SPRINGFIELD — The new law legalizing same-sex marriage in Illinois has state prison officials studying whether inmates will be allowed to exchange vows behind bars.

Days after Gov. Pat Quinn made Illinois the 16th state to allow gays to marry one another during a bill-signing event in Chicago, a spokesman for the Illinois Department of Corrections said a policy for prisoners had not yet been developed.

But, he said there would be a plan on the books by the time the law becomes official on June 1.

“The Illinois Department of Corrections will be prepared to implement a policy regarding this law when it goes into effect,” Corrections spokesman Tom Shaer said.

Illinois isn’t the first state to grapple with the issue.

In September, the California prison system ruled that inmates will be permitted to marry same-sex partners who are not incarcerated.

The policy in California bars marriages between two inmates because of “security concerns.”

Illinois already has a rule on the books prohibiting the marriage of two imprisoned persons.

But, under the state’s current rules, inmates can get married to non-prisoners. Arrangements for such marriages are at the discretion of each prison warden.

In Minnesota, where gay marriage also is legal, marriages between prison inmates are banned, but questions have arisen in facilities holding sex offenders.

Minnesota Public Radio News reported in September that it remains unclear how the state will handle people who have served their prison sentences, but remain in custody because they are sex offenders deemed to dangerous to be released into society.

According to the report, two men housed in facility for sex offenders contacted local officials for a license, but the state Department of Human Services denied their transportation request to apply in person, as required.

Illinois has a secure facility for sex offenders in Rushville. The “treatment and detention facility” – or, TDF – currently has no ban on marriage among residents.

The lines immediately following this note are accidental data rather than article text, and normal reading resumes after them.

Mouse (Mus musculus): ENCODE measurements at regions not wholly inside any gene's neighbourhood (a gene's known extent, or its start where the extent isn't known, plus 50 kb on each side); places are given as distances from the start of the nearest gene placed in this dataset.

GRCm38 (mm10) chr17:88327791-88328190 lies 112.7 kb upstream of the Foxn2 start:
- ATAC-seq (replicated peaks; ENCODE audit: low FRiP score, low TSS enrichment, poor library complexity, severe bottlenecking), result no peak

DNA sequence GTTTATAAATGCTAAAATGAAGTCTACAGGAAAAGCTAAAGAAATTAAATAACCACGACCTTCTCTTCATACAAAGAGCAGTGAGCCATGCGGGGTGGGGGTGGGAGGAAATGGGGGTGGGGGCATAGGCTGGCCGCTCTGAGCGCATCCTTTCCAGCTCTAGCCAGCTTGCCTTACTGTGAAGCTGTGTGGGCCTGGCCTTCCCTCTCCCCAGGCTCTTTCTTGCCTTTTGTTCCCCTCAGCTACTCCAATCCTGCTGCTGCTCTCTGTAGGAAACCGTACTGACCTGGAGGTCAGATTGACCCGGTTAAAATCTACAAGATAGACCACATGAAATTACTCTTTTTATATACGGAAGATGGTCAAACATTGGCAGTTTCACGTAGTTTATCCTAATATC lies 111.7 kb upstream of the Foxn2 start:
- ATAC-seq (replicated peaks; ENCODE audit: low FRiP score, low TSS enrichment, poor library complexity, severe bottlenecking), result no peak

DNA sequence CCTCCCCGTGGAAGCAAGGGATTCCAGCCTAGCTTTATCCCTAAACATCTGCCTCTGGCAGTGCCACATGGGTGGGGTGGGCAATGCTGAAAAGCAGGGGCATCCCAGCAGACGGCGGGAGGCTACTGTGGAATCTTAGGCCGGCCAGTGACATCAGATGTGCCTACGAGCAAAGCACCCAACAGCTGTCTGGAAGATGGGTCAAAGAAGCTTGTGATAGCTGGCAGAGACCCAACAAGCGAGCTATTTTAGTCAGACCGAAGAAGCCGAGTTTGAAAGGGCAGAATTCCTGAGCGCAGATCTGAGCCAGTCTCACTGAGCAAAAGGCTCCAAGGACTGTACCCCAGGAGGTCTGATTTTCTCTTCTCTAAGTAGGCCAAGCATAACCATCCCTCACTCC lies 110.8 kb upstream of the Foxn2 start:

But, Illinois Department of Human Services spokesman Tom Green said the matter is being studied with an eye on having a policy in place by June 1.

“We’ve reviewed some of the policies that TDFs use in other states,” Green said.

Kurt Erickson can be reached at kurt.erickson@lee.net or 217-782-4043

(5) comments


OMG,I bet Jesus is rolling over in his tomb over this latest fiasco.

Hary P
Hary P

In his tomb? Uh oh, somebody slept in Sunday School. LOL!


Excellent catch, Har. I completely missed that.

Shame on you, earl. Better be sure to make your way to Sunday School next Easter. LOL

Texas Tea

So state officials are studying whether or not to allow inmates to marry? There is already a law on the books stating that inmates cannot marry each other so why is there a need to study this at all? The LAW is already there. Now if one of them gets out of prison and is no longer an inmate, then there you go, they are free to marry. Let's see how much more time and taxpayer dollars those so called "Officials" can waste on unnecessary studies.


How about we move along and solve the state pension problem, and nothing else, for now. By the time that happens, these lovers may be out of the mood for marital bliss.

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